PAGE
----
When the last piece of wrapping paper fell from my presents at my in-laws on Christmas morning, I couldn’t wait to crack the spine of one particular gift, Nicolas Diat’s conversation with Cardinal Sarah, entitled God or Nothing. I heartily recommend the book to anyone who hasn’t yet read it. Today I would like to share with you the good cardinal’s assessment of the crisis of Faith in the modern western world and how it relates to the topics of liturgy and music in particular.
Sarah rightly notes that this crisis of Faith, or silent apostasy, is primarily a “Crisis of God,” which has been going on since long before the middle of the 20th century. In 2000, then Cardinal Ratzinger referred to the 1933 words of a European priest that “[t]he crisis reached by European Christianity is no longer primarily or at least exclusively an ecclesial crisis… The crisis is more profound: it is not only rooted in the situation of the Church: the crisis has become a crisis of God.” It is absolutely essential to keep this reality before us (the “crisis of God”), especially in light of the Church’s focus on evangelization in the last few decades. Both St. John Paul II and Pope Benedict XVI were acutely aware of this problem and confronted it continually. They even began their pontificates with encyclicals focused on the person of God (Redemptor hominis and Deus caritas est respectively). Sarah, following the thought of Pope Benedict XVI, then makes the point that the Second Vatican Council was primarily aimed at battling this problem. Rather than summarize Sarah, I would like to share with you his very own words.
“Indeed, on the subject of Vatican Council II, we will never be able to thank Pope Benedict XVI enough for his hermeneutical work and his authentic interpretation of the will of the Council Fathers. The fact that I refer to his analysis goes to show that the intention of the Council has not been understood full.
“Joseph Ratzinger grasped quite accurately the fact that John XXIII wanted first of all to respond to a major challenge for the modern world: receiving God as he manifested himself in Jesus Christ…
“From the start of Vatican II, although concerned about aggiornamento, the renewal of the Church, and the reunion of Christians, the pope had strongly emphasized that the Council’s chief task was to reveal God the the world (my emphasis), to defend and promote doctrine.” (I find this last part interesting.)
Sarah notes that Pope Benedict “invited us to focus our attention on the way in which [the constitutions of the council] are ordered,” revealing the intrinsically theological nature (my emphasis) of the council. First of all comes Sacrosanctum concilium, focused on the Work of God, which should be preferred to all else. Speaking about the liturgy, Sarah says “Before all else, in the Church, there is adoration; and therefore God… [t]he foundation of the liturgy must remain the search for God.”
Following the upon the council’s cornerstone, Sacrosantum concilium, comes Lumen gentium (Christ is the light of the nations), which expounds a theological vision of the Church, since the Church is “not a self-enclosed reality” but must be seen “in terms of Christ. The Church is like the moon. She does not shine with her own light but reflects the light of Christ.” After Lumen gentium comes Dei Verbum and finally Gaudium et spes. The Word of God (Dei Verbum) “is the heart of the message that the Church must reveal and transmit to the world,” while Gaudium et spes gives a vision for what the Church, fully alive and active in the modern world, should look like, namely a light shining in the darkness, bringing all men to the light of Christ and eternal salvation, praising and glorifying God.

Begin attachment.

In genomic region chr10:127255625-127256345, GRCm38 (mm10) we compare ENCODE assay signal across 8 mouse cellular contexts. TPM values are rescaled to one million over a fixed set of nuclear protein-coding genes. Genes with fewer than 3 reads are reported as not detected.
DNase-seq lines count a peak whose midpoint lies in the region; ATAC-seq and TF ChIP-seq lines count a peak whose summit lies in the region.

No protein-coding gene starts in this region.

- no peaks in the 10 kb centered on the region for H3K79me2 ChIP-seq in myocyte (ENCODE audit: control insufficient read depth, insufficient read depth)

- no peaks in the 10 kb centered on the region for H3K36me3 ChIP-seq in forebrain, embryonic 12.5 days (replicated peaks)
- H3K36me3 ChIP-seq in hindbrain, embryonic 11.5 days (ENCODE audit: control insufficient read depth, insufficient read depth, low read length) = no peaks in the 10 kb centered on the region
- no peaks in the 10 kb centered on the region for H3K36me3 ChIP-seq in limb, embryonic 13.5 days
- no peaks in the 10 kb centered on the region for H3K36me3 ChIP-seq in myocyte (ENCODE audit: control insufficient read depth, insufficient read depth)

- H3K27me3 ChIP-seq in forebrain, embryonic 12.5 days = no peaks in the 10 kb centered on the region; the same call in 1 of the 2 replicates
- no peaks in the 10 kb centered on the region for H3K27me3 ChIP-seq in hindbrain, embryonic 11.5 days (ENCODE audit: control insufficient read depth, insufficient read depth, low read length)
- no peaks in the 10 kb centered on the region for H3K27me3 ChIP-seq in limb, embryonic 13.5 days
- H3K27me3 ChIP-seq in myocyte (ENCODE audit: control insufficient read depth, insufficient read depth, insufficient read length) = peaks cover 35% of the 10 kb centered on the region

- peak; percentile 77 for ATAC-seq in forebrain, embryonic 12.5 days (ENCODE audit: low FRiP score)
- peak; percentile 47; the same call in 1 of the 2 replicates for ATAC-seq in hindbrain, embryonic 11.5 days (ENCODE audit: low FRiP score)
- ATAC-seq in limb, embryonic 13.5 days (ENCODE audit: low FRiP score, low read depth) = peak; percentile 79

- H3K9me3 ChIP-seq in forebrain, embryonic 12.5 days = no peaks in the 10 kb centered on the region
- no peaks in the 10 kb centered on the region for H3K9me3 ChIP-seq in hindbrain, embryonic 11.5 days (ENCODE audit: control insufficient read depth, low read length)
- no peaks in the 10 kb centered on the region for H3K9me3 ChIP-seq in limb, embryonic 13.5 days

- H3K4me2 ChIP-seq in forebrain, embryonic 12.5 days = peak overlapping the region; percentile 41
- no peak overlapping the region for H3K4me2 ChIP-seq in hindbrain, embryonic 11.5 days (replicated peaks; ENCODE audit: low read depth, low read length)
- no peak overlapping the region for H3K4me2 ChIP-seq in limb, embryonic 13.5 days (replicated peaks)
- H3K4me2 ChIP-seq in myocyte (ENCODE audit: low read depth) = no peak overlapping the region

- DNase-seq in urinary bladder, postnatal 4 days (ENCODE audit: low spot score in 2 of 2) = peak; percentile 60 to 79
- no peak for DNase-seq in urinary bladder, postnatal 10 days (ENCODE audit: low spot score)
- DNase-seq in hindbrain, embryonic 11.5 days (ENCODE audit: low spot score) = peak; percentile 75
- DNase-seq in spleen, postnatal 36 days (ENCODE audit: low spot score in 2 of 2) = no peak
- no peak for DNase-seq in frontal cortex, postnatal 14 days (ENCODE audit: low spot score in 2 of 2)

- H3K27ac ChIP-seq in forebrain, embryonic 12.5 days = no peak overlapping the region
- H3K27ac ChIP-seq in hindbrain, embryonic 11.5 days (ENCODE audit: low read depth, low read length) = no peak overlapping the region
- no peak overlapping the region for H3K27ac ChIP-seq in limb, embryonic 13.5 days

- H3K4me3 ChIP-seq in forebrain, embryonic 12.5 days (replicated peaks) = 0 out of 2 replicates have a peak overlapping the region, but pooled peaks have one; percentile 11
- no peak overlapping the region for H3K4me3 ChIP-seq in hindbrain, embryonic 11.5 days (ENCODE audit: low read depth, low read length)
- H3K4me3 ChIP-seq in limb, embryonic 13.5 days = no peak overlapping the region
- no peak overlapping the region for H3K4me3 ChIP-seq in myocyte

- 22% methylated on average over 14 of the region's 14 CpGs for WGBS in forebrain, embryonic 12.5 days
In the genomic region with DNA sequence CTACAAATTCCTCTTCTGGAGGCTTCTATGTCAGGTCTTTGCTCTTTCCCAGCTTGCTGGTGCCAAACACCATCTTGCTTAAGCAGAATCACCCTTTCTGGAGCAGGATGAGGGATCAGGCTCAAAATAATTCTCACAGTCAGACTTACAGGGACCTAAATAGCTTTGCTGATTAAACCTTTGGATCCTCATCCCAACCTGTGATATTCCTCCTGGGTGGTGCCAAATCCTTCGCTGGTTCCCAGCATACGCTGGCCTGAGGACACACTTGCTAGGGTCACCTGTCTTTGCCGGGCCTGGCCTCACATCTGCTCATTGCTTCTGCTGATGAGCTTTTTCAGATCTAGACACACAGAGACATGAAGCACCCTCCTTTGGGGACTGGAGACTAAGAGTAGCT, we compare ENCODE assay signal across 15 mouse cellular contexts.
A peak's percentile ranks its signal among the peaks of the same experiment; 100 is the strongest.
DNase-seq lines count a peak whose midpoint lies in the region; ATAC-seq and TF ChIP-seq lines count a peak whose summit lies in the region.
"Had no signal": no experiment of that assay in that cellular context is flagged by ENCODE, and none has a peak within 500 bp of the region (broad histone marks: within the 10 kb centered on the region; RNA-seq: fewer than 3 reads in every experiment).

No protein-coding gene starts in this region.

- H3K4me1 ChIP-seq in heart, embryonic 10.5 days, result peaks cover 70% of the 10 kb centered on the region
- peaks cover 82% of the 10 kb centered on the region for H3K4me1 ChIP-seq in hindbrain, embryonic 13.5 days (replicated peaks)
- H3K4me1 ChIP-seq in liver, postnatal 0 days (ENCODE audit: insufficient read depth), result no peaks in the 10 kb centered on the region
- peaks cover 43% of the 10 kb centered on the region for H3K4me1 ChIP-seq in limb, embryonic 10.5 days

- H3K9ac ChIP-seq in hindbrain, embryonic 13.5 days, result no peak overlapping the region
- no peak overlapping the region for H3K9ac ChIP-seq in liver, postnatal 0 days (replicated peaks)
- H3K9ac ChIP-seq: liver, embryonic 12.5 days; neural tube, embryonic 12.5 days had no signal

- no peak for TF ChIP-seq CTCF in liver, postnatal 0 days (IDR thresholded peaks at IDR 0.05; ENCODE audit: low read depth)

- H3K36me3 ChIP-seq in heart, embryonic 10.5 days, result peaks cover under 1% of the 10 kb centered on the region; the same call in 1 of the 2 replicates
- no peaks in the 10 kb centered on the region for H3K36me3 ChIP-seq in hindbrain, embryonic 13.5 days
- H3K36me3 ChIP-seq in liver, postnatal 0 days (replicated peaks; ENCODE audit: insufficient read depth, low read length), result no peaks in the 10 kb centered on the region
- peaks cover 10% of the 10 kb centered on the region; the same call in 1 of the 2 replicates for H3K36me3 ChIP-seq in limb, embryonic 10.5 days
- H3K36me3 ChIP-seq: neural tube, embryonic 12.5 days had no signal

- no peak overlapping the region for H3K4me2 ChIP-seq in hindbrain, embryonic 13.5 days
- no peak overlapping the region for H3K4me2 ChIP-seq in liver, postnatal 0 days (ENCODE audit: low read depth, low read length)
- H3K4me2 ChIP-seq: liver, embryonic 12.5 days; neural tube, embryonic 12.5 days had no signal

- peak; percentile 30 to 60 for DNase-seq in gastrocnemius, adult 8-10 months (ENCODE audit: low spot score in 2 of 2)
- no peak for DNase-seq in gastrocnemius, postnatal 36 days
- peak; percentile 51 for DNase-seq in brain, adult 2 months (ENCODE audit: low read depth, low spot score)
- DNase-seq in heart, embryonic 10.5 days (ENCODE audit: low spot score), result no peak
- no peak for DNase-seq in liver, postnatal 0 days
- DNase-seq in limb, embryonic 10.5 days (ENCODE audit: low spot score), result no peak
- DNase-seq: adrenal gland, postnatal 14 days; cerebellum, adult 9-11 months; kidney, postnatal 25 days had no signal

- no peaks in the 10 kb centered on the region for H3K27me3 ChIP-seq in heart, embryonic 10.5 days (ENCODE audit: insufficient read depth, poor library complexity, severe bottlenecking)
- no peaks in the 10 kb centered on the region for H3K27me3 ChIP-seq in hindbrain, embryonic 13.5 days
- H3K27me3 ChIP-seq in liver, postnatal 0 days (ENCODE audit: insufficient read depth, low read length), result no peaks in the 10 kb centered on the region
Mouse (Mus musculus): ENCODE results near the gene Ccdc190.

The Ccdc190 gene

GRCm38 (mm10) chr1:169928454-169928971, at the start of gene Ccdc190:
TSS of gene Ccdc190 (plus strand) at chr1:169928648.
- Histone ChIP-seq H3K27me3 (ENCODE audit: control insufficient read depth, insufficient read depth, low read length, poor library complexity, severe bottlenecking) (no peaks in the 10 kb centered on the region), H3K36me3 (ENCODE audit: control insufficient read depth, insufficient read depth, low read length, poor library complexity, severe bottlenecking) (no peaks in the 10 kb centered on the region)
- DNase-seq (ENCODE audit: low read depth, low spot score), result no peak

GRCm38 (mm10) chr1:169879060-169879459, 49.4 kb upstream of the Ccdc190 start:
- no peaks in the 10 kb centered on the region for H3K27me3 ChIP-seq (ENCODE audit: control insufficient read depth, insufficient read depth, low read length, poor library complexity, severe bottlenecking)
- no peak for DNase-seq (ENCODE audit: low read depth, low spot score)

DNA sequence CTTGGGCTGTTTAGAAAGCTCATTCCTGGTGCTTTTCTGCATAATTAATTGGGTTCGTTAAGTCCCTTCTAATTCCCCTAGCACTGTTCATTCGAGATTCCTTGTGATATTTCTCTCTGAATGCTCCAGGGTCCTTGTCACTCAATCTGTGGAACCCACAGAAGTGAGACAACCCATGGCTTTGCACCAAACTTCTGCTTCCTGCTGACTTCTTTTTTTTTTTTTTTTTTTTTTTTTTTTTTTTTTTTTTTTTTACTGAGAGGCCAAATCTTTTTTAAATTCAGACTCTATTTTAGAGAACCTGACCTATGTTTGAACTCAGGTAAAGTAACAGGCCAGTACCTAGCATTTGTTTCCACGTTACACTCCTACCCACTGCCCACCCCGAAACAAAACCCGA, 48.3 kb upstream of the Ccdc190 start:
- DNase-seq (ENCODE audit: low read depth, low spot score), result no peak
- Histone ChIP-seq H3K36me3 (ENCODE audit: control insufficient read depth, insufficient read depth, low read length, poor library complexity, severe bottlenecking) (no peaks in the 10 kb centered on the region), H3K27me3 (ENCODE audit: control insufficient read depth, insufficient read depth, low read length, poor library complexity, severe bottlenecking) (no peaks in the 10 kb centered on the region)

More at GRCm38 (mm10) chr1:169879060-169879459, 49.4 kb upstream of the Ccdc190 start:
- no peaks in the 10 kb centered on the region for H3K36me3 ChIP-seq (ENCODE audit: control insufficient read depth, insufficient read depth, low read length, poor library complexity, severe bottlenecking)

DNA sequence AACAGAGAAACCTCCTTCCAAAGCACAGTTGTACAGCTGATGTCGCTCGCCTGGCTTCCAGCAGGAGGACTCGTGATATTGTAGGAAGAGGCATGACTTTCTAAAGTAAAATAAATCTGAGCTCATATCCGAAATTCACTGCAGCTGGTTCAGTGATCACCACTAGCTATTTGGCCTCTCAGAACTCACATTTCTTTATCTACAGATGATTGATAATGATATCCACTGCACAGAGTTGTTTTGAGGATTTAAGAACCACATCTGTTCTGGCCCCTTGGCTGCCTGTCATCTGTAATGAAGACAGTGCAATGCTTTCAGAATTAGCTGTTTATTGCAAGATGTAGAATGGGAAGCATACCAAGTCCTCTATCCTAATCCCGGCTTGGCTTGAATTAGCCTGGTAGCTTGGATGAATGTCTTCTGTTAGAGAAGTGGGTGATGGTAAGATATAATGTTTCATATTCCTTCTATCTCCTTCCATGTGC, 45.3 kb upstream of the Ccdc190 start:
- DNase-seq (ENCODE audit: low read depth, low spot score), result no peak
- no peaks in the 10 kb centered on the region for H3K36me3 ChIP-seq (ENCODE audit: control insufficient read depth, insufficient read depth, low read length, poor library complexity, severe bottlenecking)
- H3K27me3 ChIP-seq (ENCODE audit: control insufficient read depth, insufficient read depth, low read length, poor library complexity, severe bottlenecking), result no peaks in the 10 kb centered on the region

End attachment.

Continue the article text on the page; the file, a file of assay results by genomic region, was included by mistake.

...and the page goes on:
Sarah continues “unfortunately, right after the Council, the Constitution on the Sacred Liturgy was understood, not in terms of the fundamental primacy of adoration, of the Church humbly kneeling before the greatness of God, bur rather as a book of formulas…. We have seen all sorts of ‘creative’ liturgical planners who sought to find tricks to make the liturgy attractive, more communicative, by involving more and more people, but all the while forgetting that the liturgy is made for God. If you make God the Great Absent One, then all sorts of downward spirals are possible, from the most trivial to the most contemptible…. Benedict XVI often recalled that the liturgy is not supposed to be a work of personal creativity. If we make the liturgy for ourselves, it moves away from the divine; it becomes a ridiculous, vulgar, boring theatrical game” (my emphasis). Do I hear and Amen!
To return to my original thought on this crisis of Faith and its relationship to liturgy and music, I think we can slay the current and popular belief that by making the liturgy, and by extension liturgical music, “relevant” to people we will somehow bring them back to God. Neither can we do it by recreating marriage, theology, morality or anything else, even God Himself, in human likeness and form. This is nothing but the Devil distracting us from God Himself. Only when we learn once again to kneel in silent adoration before Christ in the Blessed Sacrament and with the apostle Philip ask Him to “show us the Father,” will the work of salvation be brought to fulfillment in us and in the world. Only then will His love transform us and the world. Stop the gimmicks, the committees, the meetings, the reports and knock on the door of the Father’s Heart. Trust Him. Let this be our goal in the new year!